Dan Guerra nominated Chris Lacey for Class Acts. Guerra, whose son was in Lacey's class at Livingston High School last year, said Lacey's energy draws others into the subject matter and his enthusiasm is contagious. Lacey's joy of teaching is infectious, and he always has a positive impact on the lives of the kids he encounters.
Name: Chris Lacey
Occupation: Industrial technology teacher, head football and head track coach
Teaching experience: I have been fortunate to be at the same great school for 14 years. I am teaching automotive, small engines and welding. I also am lucky enough to coach two sports: football and track.
Why did you get into teaching? My mother was a teacher and was always a huge influence on me. But, truth be known, I was not a great academic student through high school and really did not have much interest in anything besides sports and shop. My high school automotive instructor took me under his wing and drove me three hours to Fresno State on a Saturday. He told me this is where I was going to go to school and I should become a teacher. I started off going to junior college at Chabot and found a whole different type of education. This was learning I could relate to. The instructor at the JC was also a big fan of developing teachers, so he spent many late hours with me to make sure I understood the different styles of learning I would encounter in the classroom. I credit the great role models I had growing up that led me to this profession.
What is your favorite thing about being a teacher? Every day is a challenge. Coaching and teaching are two of the most rewarding things a person can do. My biggest joy comes from seeing the success of past students that have honed their craft and become respected people in business. When past students return home from the military or they just closed a huge business deal and you're one of the first people they come back to see, it is a great feeling.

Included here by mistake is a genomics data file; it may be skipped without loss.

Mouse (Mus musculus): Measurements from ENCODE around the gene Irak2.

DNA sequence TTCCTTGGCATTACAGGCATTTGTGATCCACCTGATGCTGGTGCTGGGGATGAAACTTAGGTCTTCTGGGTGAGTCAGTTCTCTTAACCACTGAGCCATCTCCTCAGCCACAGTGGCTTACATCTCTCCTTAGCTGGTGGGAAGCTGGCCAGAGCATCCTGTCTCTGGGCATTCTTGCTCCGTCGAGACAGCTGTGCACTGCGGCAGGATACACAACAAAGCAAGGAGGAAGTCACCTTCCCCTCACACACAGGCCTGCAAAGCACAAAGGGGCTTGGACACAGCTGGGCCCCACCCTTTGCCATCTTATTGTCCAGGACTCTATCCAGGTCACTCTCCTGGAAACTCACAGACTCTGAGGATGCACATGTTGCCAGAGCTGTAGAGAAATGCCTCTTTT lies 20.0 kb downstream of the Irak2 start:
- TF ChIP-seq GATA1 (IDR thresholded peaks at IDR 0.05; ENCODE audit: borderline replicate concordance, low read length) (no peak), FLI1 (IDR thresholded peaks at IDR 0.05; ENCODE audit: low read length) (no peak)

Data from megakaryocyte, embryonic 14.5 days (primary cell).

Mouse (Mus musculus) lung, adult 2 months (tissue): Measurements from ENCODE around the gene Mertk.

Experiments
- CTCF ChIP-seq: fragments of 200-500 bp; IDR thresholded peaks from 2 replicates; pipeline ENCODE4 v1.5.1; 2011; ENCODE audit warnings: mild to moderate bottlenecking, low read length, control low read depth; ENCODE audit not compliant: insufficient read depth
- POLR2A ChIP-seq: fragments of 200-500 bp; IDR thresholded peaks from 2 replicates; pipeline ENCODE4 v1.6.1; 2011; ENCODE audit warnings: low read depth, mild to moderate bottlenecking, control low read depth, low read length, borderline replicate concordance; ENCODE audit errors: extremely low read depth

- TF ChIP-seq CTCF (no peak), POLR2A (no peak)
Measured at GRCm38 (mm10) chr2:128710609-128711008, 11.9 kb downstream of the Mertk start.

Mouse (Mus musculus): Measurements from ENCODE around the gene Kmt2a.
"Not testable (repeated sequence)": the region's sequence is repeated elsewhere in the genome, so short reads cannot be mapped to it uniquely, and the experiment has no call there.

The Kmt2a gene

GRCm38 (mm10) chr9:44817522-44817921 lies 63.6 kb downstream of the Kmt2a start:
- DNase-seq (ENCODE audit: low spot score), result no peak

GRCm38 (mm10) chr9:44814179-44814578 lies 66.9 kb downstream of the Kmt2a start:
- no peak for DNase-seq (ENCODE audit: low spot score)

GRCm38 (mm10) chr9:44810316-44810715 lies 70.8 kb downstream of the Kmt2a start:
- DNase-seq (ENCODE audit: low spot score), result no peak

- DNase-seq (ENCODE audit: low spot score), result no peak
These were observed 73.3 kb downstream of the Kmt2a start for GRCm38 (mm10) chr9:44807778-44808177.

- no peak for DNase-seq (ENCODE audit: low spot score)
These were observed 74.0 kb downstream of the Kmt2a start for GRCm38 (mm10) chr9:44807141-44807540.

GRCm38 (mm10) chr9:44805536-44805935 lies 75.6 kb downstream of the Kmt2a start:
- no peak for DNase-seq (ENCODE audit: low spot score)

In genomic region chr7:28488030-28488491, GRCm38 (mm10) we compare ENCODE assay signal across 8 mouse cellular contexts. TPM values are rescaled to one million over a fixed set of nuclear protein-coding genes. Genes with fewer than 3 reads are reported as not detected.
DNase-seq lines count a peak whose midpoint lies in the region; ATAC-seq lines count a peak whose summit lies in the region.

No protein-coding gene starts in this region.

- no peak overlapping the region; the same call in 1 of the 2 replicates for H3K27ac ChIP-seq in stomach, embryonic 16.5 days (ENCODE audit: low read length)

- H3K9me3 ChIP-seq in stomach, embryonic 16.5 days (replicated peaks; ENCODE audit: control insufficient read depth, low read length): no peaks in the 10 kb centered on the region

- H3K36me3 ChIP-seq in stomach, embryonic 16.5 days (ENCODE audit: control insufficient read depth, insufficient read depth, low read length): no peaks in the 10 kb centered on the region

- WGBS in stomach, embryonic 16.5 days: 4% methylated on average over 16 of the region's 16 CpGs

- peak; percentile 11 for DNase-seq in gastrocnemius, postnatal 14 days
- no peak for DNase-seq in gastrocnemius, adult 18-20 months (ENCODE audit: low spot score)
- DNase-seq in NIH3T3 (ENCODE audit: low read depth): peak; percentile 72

What is the most challenging part of your job? I am teaching a subject that is self-motivating. The most challenging thing I face is time. There never seems to be enough time to really dive into the subjects. In sports, the challenge is easy: get more out of the kids than they thought they had to give. The same is true in the classroom. Make them believe in their own success.
Favorite teaching tool or activity in the classroom: I don't have a specific tool or piece of machinery that is better than all the rest. I just like it when the students can choose the correct tool for the job and use it correctly. Although the welders seem to hold a slight edge. It is fun to watch kids strike their first arc and manipulate a piece of steel to make what they want.
Advice for new teachers: Never give up. Set your goals high and don't let any pencil-pushing administrator tell you it can't be done. Most teachers have great intentions when they first start teaching, but after years of red tape and tied hands they lose their passion. I am fortunate enough to have great colleagues who inspire kids every day.
Advice for parents: Stay involved. Life doesn't have a reset button. Too often I see parents that are always in attendance at their child's sporting events, back-to-school night or other school functions when they are young. Only to find that when they get to high school the kids become too busy and parents lose touch with what they are doing. It is easy to look at a 16-year-old and see a young adult that is always complaining how little freedom they get. But the reality is they are still in need of a lot of guidance and nurturing. I accept the role of helping your child grow, but don't expect the school to raise your child for you. Throw away all the video games in the house and buy them a ball instead. The idea that a kid can push reset and get another try at it is unrealistic and it teaches bad values.
Future plans: I am content with where I am, but I am always looking for ways to improve my coaching and teaching. I would love to teach at a JC.
How do you reach students not interested in school? Industrial classes are the perfect answer to the school blues. We offer fun, hands-on experience that is easy to relate to. Motivating kids in our classes is easy. The hardest part is getting them to leave. If you're not careful, kids will stay in your class after the bell rings.
What would surprise people about your job? The amount of time spent preparing is unbelievable. Coaching is a round-the-clock commitment. Anybody who has been a head varsity coach knows that you're married to your job during the season and still dating during the off-season. If you're going to do it, do it right. In regards to teaching, people are most surprised at how much the kids are able to do. Outsiders shiver when they see kids standing under cars or sparks flying across the shop. Give kids mature jobs and they will respond by being mature.
What did you do on your summer vacation? I enjoy fishing with my father and spending time water skiing. My dad and I have rafted three major rivers in the last three years: the Grand Canyon, Salmon and the Smith River. Spending a week floating the river is a great way to regain your sanity. My dad always keeps me grounded. Contrary to popular belief, coaches don't get the summer off. Between the weight room, conditioning and camps, the summer is pretty short. But I do enjoy what time we do get.
COMPILED BY JILLIAN HANKS, BEE NEWSROOM ASSISTANT